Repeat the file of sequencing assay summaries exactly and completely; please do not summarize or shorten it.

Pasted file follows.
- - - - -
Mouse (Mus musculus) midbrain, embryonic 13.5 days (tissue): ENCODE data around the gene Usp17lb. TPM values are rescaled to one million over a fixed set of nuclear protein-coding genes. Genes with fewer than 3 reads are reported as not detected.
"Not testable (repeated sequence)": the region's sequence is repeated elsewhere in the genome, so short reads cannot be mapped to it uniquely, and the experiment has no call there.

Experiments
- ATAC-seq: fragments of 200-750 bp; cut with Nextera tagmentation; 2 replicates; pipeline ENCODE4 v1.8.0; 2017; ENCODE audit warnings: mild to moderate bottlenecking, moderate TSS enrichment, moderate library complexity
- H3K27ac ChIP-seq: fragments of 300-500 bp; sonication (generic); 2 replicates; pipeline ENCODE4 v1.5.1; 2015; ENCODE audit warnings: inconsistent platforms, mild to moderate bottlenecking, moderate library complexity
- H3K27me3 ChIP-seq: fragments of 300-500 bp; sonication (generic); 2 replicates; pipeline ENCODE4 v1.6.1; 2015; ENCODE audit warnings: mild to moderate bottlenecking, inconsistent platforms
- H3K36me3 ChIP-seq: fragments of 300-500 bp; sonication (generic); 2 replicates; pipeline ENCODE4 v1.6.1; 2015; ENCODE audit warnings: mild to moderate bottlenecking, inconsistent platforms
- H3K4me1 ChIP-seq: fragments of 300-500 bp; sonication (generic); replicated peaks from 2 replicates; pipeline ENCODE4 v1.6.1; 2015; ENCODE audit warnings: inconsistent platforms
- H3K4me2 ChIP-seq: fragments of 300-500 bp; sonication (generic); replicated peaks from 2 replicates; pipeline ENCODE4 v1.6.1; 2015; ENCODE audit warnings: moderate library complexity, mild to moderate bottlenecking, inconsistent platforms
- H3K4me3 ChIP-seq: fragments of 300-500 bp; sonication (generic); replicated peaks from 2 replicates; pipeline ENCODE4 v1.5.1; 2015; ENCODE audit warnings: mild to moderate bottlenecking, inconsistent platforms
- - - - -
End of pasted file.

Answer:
Mouse (Mus musculus) midbrain, embryonic 13.5 days (tissue): ENCODE data around the gene Usp17lb. TPM values are rescaled to one million over a fixed set of nuclear protein-coding genes. Genes with fewer than 3 reads are reported as not detected.
"Not testable (repeated sequence)": the region's sequence is repeated elsewhere in the genome, so short reads cannot be mapped to it uniquely, and the experiment has no call there.

Experiments
- ATAC-seq: fragments of 200-750 bp; cut with Nextera tagmentation; 2 replicates; pipeline ENCODE4 v1.8.0; 2017; ENCODE audit warnings: mild to moderate bottlenecking, moderate TSS enrichment, moderate library complexity
- H3K27ac ChIP-seq: fragments of 300-500 bp; sonication (generic); 2 replicates; pipeline ENCODE4 v1.5.1; 2015; ENCODE audit warnings: inconsistent platforms, mild to moderate bottlenecking, moderate library complexity
- H3K27me3 ChIP-seq: fragments of 300-500 bp; sonication (generic); 2 replicates; pipeline ENCODE4 v1.6.1; 2015; ENCODE audit warnings: mild to moderate bottlenecking, inconsistent platforms
- H3K36me3 ChIP-seq: fragments of 300-500 bp; sonication (generic); 2 replicates; pipeline ENCODE4 v1.6.1; 2015; ENCODE audit warnings: mild to moderate bottlenecking, inconsistent platforms
- H3K4me1 ChIP-seq: fragments of 300-500 bp; sonication (generic); replicated peaks from 2 replicates; pipeline ENCODE4 v1.6.1; 2015; ENCODE audit warnings: inconsistent platforms
- H3K4me2 ChIP-seq: fragments of 300-500 bp; sonication (generic); replicated peaks from 2 replicates; pipeline ENCODE4 v1.6.1; 2015; ENCODE audit warnings: moderate library complexity, mild to moderate bottlenecking, inconsistent platforms
- H3K4me3 ChIP-seq: fragments of 300-500 bp; sonication (generic); replicated peaks from 2 replicates; pipeline ENCODE4 v1.5.1; 2015; ENCODE audit warnings: mild to moderate bottlenecking, inconsistent platforms